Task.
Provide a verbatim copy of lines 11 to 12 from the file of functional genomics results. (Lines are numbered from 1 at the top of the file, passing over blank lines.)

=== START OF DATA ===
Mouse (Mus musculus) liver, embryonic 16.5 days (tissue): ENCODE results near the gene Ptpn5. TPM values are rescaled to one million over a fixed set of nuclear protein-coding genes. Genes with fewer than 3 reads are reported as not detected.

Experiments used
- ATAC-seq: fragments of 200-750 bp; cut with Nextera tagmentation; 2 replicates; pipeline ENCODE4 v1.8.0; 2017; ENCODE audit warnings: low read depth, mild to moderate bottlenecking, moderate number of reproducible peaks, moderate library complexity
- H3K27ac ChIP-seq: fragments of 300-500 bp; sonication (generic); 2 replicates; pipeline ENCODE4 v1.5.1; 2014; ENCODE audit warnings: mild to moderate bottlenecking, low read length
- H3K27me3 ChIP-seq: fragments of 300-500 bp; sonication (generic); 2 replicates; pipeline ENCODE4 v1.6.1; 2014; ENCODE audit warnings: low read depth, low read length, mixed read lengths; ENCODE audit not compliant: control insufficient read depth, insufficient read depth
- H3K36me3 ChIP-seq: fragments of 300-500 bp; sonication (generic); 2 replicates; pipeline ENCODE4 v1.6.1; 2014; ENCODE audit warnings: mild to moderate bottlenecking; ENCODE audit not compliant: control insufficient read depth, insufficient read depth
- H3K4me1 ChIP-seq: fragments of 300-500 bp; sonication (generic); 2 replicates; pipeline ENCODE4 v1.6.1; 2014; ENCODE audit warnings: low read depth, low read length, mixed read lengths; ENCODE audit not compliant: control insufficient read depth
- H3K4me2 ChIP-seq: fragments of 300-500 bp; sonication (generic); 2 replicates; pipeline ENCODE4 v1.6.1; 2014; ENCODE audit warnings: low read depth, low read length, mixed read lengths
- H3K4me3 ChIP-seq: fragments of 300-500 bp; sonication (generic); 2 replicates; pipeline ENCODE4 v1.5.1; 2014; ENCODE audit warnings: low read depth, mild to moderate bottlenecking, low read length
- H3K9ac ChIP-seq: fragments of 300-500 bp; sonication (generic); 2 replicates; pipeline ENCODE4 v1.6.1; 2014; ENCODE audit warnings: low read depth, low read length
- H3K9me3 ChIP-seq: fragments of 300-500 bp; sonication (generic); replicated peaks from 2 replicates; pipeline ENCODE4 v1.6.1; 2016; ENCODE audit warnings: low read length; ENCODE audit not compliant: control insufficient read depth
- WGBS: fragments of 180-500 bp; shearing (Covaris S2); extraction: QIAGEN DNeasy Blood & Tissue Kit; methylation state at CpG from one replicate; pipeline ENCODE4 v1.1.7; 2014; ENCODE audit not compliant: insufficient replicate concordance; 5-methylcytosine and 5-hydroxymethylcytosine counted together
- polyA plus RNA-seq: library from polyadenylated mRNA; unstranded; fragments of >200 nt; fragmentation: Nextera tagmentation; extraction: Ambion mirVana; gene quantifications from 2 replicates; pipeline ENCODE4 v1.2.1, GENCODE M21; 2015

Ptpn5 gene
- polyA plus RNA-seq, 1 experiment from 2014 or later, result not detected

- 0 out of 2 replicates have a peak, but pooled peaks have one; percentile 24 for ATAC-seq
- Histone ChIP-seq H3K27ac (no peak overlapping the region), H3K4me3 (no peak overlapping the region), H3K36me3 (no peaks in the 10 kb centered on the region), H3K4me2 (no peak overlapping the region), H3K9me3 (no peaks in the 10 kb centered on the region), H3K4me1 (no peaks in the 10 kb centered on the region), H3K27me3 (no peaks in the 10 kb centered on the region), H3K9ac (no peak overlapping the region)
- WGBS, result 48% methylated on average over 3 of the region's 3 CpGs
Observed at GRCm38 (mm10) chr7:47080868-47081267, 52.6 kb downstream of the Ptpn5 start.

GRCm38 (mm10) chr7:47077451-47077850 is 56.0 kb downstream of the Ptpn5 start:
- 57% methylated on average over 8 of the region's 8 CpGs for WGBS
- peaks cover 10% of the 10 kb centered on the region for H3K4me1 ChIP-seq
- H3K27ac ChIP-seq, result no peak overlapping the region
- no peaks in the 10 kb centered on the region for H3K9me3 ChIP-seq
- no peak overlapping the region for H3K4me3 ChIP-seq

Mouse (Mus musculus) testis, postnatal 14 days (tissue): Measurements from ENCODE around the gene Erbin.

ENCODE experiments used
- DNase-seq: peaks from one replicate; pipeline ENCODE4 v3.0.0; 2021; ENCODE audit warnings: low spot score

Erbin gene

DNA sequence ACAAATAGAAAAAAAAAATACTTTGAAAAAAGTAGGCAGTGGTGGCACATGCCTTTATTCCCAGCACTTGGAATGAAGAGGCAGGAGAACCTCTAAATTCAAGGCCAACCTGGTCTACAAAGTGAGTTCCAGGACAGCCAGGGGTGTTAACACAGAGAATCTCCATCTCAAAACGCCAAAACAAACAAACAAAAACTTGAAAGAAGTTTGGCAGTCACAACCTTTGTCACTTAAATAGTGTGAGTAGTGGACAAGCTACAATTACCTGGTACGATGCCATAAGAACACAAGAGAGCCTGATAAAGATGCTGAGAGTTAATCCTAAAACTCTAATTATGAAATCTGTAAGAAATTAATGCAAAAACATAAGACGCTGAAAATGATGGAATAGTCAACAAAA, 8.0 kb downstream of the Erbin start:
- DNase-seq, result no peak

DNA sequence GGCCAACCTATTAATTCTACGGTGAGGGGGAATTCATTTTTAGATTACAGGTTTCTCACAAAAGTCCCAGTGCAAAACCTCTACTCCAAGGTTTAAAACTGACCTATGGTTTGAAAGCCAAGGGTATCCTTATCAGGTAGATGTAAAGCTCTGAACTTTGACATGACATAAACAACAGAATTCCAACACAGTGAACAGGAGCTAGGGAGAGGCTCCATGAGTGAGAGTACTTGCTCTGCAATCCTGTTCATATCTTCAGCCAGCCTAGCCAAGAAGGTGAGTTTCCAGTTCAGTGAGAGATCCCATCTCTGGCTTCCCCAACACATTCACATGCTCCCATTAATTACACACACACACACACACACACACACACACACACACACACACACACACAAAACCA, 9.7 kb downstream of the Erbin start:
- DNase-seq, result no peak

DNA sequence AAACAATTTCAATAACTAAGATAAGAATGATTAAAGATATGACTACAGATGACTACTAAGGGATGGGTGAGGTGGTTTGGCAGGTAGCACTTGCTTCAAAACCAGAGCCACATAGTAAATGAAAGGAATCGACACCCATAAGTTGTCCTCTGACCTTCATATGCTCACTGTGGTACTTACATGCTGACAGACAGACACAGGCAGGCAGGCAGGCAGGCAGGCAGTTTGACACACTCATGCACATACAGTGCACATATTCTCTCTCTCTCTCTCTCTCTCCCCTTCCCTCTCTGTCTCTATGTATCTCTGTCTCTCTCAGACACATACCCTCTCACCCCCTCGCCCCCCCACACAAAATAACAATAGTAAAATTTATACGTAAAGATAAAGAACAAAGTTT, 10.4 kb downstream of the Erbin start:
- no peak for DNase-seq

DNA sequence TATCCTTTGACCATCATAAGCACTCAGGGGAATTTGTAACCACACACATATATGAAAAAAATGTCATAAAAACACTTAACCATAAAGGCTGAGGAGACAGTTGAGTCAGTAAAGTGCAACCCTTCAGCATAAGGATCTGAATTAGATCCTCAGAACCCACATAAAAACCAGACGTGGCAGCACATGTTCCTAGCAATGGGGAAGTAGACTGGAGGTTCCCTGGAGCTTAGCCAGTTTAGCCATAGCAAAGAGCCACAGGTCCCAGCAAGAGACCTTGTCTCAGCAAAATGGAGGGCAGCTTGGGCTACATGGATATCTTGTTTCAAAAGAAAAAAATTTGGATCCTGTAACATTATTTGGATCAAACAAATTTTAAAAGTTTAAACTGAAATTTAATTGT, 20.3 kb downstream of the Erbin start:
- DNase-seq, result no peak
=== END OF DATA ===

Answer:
- H3K9me3 ChIP-seq: fragments of 300-500 bp; sonication (generic); replicated peaks from 2 replicates; pipeline ENCODE4 v1.6.1; 2016; ENCODE audit warnings: low read length; ENCODE audit not compliant: control insufficient read depth
- WGBS: fragments of 180-500 bp; shearing (Covaris S2); extraction: QIAGEN DNeasy Blood & Tissue Kit; methylation state at CpG from one replicate; pipeline ENCODE4 v1.1.7; 2014; ENCODE audit not compliant: insufficient replicate concordance; 5-methylcytosine and 5-hydroxymethylcytosine counted together